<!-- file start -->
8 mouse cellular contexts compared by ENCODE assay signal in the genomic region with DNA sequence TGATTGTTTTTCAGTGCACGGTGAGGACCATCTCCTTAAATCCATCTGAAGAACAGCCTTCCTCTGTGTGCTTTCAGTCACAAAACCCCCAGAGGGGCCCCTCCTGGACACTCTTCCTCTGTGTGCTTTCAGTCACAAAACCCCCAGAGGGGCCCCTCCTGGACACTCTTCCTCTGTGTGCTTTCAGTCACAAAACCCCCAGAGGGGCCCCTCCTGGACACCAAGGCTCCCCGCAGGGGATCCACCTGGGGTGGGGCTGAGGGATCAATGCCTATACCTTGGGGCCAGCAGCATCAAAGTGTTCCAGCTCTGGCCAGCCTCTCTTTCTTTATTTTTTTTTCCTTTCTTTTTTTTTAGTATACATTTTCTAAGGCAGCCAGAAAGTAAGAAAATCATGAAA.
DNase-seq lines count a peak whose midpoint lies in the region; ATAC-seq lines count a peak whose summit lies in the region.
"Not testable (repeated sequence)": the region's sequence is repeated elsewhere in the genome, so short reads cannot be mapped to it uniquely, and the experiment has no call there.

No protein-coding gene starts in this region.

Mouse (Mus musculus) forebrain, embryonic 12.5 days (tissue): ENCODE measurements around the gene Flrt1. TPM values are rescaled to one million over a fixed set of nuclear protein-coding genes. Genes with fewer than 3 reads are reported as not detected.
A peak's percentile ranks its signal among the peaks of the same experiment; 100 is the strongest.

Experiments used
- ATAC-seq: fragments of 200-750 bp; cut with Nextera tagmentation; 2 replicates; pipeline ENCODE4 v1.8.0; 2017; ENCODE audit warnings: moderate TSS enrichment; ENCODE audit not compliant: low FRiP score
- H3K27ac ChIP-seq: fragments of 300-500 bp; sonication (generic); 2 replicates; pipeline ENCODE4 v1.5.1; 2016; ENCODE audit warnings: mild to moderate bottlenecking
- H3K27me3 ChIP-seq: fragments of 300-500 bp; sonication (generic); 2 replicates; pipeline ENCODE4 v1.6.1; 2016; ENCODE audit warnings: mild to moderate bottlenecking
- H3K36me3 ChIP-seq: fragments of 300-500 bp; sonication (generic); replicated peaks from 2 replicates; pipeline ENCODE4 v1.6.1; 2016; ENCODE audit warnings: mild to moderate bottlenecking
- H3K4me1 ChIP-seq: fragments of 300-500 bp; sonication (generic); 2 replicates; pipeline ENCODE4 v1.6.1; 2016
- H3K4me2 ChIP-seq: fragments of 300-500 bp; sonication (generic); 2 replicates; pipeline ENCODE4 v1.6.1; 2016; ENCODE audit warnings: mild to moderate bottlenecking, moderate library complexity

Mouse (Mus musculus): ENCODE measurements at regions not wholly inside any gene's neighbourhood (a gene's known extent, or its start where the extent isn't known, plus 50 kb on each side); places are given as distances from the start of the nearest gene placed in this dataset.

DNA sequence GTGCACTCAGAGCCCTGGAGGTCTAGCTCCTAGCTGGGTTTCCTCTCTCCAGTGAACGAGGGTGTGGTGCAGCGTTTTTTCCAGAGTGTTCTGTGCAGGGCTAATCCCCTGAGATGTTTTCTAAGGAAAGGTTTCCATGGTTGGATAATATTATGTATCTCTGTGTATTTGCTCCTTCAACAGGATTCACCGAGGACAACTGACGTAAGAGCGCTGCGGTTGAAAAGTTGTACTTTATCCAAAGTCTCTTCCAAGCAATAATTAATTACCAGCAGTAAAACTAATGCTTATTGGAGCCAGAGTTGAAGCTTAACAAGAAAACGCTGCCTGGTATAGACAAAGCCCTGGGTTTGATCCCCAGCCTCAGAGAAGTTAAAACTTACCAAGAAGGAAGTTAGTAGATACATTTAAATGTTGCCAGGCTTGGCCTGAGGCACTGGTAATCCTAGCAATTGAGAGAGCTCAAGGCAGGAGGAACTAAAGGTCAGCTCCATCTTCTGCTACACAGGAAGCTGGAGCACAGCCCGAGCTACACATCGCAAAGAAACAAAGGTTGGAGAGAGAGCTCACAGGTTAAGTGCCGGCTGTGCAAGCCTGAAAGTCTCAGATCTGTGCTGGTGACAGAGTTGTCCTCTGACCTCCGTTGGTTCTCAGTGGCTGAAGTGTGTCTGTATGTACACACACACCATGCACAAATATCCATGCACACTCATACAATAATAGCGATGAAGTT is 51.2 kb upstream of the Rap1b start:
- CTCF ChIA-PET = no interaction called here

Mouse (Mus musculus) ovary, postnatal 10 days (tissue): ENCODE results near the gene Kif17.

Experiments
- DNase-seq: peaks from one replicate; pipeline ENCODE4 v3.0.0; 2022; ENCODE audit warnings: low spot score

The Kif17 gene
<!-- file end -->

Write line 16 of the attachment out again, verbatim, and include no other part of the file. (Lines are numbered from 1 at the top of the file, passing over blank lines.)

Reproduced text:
- CTCF ChIA-PET = no interaction called here